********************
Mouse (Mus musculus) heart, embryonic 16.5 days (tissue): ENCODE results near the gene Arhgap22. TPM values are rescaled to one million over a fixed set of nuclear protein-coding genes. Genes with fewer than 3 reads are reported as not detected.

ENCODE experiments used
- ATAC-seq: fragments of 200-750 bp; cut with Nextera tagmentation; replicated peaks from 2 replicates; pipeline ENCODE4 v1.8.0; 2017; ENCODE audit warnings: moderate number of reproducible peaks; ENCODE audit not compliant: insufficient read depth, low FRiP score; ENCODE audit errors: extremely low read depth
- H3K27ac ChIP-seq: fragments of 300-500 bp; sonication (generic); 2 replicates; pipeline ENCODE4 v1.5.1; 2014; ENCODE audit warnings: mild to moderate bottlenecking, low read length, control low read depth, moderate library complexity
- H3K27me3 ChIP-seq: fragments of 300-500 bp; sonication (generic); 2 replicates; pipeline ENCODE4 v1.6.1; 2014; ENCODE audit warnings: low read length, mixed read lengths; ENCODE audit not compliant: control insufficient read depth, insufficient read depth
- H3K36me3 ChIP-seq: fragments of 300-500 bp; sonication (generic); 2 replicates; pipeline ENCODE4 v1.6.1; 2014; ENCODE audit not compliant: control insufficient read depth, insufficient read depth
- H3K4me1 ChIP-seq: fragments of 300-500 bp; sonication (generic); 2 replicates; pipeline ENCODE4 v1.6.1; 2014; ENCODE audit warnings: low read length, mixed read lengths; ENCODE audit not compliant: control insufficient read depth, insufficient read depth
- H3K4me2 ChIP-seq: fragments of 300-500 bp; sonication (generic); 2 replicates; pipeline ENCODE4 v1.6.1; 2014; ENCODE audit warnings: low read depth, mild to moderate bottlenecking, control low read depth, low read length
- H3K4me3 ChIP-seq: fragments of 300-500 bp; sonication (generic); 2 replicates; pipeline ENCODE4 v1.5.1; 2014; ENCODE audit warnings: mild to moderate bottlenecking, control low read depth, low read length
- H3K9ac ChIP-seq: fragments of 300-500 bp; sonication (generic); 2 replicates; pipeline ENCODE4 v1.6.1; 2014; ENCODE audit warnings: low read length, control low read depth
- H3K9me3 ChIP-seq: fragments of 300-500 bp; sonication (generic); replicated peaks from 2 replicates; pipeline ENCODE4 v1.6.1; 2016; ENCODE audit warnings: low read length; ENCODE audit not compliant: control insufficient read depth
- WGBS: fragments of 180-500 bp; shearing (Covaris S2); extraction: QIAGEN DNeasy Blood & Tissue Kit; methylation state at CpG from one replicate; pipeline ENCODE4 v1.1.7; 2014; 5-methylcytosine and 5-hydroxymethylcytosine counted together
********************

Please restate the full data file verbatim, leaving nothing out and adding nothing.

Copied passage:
Mouse (Mus musculus) heart, embryonic 16.5 days (tissue): ENCODE results near the gene Arhgap22. TPM values are rescaled to one million over a fixed set of nuclear protein-coding genes. Genes with fewer than 3 reads are reported as not detected.

ENCODE experiments used
- ATAC-seq: fragments of 200-750 bp; cut with Nextera tagmentation; replicated peaks from 2 replicates; pipeline ENCODE4 v1.8.0; 2017; ENCODE audit warnings: moderate number of reproducible peaks; ENCODE audit not compliant: insufficient read depth, low FRiP score; ENCODE audit errors: extremely low read depth
- H3K27ac ChIP-seq: fragments of 300-500 bp; sonication (generic); 2 replicates; pipeline ENCODE4 v1.5.1; 2014; ENCODE audit warnings: mild to moderate bottlenecking, low read length, control low read depth, moderate library complexity
- H3K27me3 ChIP-seq: fragments of 300-500 bp; sonication (generic); 2 replicates; pipeline ENCODE4 v1.6.1; 2014; ENCODE audit warnings: low read length, mixed read lengths; ENCODE audit not compliant: control insufficient read depth, insufficient read depth
- H3K36me3 ChIP-seq: fragments of 300-500 bp; sonication (generic); 2 replicates; pipeline ENCODE4 v1.6.1; 2014; ENCODE audit not compliant: control insufficient read depth, insufficient read depth
- H3K4me1 ChIP-seq: fragments of 300-500 bp; sonication (generic); 2 replicates; pipeline ENCODE4 v1.6.1; 2014; ENCODE audit warnings: low read length, mixed read lengths; ENCODE audit not compliant: control insufficient read depth, insufficient read depth
- H3K4me2 ChIP-seq: fragments of 300-500 bp; sonication (generic); 2 replicates; pipeline ENCODE4 v1.6.1; 2014; ENCODE audit warnings: low read depth, mild to moderate bottlenecking, control low read depth, low read length
- H3K4me3 ChIP-seq: fragments of 300-500 bp; sonication (generic); 2 replicates; pipeline ENCODE4 v1.5.1; 2014; ENCODE audit warnings: mild to moderate bottlenecking, control low read depth, low read length
- H3K9ac ChIP-seq: fragments of 300-500 bp; sonication (generic); 2 replicates; pipeline ENCODE4 v1.6.1; 2014; ENCODE audit warnings: low read length, control low read depth
- H3K9me3 ChIP-seq: fragments of 300-500 bp; sonication (generic); replicated peaks from 2 replicates; pipeline ENCODE4 v1.6.1; 2016; ENCODE audit warnings: low read length; ENCODE audit not compliant: control insufficient read depth
- WGBS: fragments of 180-500 bp; shearing (Covaris S2); extraction: QIAGEN DNeasy Blood & Tissue Kit; methylation state at CpG from one replicate; pipeline ENCODE4 v1.1.7; 2014; 5-methylcytosine and 5-hydroxymethylcytosine counted together